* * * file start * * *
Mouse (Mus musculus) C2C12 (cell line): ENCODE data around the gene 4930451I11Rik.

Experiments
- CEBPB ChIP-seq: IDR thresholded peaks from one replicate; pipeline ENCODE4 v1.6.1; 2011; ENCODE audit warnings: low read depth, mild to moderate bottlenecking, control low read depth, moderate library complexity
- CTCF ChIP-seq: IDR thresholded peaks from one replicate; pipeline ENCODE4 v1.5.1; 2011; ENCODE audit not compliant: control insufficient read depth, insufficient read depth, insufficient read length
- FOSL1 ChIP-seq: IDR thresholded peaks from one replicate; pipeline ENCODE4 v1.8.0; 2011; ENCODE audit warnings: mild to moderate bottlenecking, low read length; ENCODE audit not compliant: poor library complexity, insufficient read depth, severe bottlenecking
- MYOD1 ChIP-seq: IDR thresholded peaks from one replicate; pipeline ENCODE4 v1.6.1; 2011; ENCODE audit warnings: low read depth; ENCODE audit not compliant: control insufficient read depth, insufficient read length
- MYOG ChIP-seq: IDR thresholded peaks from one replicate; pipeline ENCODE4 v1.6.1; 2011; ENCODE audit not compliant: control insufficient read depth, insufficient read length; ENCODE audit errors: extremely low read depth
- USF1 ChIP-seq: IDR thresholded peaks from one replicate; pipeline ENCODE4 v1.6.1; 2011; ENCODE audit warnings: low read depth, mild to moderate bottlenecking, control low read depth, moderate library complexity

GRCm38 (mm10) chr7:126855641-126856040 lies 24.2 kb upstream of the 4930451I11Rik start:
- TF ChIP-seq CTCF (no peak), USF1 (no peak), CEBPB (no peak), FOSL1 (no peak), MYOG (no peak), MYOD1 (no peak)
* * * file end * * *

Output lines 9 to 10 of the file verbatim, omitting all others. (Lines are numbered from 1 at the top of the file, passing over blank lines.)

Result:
GRCm38 (mm10) chr7:126855641-126856040 lies 24.2 kb upstream of the 4930451I11Rik start:
- TF ChIP-seq CTCF (no peak), USF1 (no peak), CEBPB (no peak), FOSL1 (no peak), MYOG (no peak), MYOD1 (no peak)